Libya is seeking to boost its oil production by a third to two million barrels a day by year-end, surpassing last year's pre-conflict level, Libyan ambassador to Washington Ali Aujali says. How fast Libya returns to pre-war levels or surpasses them "depends also on the oil companies, how fast they are returning" to restart or expand operations, Aujali said, speaking at a Bloomberg Government breakfast in Washington on Wednesday. Beyond oil, Libya is eager for American investment in tourism, health care and education, he said.
The nation, whose governance is still in flux, plans to hold the first election for the national assembly next month after four decades of rule by dictator Moammar Gadhafi. "The environment is great" for US companies, in large part because the Obama administration is credited by Libyans with pressing for NATO military action that helped topple Gadhafi last year, Aujali said. "They appreciate what the Americans did," he said, and American flags are often flown alongside Libyan ones around the country.
Libya's governor for OPEC , Samir Kamal, set expectations lower than Aujali did, telling reporters last week in Vienna that the government hopes to reach 1.6 million barrels a day by year-end. Aujali said the North African nation has restored crude oil production to more than 1.5 million barrels a day, or 90 percent of official production figures before Gadhafi was ousted in a violent uprising.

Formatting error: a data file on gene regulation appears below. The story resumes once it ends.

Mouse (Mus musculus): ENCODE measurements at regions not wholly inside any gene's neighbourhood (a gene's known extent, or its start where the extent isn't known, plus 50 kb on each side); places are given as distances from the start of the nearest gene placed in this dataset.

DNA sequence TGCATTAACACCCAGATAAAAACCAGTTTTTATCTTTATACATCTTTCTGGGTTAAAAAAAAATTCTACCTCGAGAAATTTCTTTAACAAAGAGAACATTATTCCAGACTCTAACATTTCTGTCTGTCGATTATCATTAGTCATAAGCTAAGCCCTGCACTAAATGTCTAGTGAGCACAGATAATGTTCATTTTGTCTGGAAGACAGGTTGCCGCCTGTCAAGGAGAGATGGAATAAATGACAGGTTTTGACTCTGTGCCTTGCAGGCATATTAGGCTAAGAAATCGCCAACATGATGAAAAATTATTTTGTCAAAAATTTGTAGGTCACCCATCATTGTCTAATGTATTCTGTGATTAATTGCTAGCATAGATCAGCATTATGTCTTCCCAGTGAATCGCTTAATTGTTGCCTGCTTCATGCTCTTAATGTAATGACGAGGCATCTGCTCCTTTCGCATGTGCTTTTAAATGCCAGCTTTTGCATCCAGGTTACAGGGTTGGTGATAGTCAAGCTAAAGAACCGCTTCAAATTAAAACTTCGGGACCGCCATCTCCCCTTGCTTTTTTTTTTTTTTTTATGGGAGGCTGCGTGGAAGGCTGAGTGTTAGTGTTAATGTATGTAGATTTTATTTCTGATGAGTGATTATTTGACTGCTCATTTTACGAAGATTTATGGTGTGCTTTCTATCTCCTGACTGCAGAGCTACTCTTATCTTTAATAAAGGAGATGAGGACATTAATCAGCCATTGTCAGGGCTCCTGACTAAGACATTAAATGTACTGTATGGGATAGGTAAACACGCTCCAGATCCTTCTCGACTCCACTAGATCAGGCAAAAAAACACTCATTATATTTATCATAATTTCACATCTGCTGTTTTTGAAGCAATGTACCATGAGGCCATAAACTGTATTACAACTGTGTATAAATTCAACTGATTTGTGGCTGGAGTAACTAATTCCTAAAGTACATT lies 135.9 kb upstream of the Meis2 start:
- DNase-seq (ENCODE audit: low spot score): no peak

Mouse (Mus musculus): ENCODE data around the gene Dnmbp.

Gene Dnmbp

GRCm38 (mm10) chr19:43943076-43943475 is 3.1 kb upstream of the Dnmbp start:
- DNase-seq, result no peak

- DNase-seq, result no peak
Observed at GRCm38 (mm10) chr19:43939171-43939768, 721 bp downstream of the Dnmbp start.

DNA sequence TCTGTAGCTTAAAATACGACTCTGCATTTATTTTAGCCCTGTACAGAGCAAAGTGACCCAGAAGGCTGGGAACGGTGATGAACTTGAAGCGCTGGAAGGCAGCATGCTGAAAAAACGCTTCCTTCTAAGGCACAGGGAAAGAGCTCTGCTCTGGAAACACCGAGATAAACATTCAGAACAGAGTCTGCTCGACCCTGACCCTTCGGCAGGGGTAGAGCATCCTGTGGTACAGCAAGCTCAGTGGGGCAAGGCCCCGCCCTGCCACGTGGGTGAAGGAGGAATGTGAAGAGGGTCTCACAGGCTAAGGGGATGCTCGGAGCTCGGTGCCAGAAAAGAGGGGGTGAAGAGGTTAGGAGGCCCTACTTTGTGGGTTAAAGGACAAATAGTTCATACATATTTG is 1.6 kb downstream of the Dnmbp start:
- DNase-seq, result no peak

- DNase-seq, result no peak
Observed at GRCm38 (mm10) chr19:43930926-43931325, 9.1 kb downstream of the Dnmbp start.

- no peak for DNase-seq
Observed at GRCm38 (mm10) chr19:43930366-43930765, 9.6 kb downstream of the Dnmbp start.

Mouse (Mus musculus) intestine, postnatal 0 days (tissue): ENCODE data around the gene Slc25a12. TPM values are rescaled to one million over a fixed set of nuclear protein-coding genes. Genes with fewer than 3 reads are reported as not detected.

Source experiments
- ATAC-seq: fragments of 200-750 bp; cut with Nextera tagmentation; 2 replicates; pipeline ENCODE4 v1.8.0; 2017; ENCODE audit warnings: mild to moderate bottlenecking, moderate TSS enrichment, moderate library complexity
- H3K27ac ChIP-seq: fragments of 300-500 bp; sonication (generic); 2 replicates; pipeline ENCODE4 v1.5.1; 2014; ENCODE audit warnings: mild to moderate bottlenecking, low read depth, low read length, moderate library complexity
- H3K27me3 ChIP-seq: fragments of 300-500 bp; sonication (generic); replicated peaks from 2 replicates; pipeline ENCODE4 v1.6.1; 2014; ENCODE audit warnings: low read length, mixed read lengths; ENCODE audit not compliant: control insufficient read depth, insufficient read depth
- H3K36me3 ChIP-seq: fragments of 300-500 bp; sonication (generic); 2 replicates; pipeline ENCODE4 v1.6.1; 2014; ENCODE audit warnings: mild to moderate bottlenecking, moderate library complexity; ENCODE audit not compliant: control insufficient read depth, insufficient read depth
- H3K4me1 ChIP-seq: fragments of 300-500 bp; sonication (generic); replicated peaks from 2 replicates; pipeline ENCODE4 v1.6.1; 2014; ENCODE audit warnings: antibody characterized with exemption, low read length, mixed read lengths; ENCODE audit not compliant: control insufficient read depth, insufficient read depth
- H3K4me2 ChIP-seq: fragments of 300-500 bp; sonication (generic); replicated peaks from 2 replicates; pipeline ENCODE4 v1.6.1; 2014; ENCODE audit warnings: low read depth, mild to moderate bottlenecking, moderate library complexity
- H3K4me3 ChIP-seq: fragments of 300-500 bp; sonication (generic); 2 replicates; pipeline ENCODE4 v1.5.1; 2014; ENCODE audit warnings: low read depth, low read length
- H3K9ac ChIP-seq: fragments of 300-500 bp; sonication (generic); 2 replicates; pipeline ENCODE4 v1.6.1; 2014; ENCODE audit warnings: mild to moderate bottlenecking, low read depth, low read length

The months-long conflict sent production levels plummeting to 45,000 barrels a day in August, according to a monthly Bloomberg survey of oil companies, producers and analysts. Libyan production  was restored to 1.45 million to 1.55 million barrels daily by the end of May, according to figures from the Organisation of Petroleum Exporting Countries.
Oil Minister Abdul-Rahman Ben Yezza said last week that Libya plans to spend about $10 billion to develop long-term oil and natural gas projects and increase its crude production capacity. He said the country also has a five-year plan to increase production to about 2.2 million barrels a day. Aujali said "we need more investment" to develop the oil industry and fulfill a longer-term goal of restoring Libya's crude production capacity to its historical high. The Department of Energy estimates it exceeded three million barrels a day in the 1960s.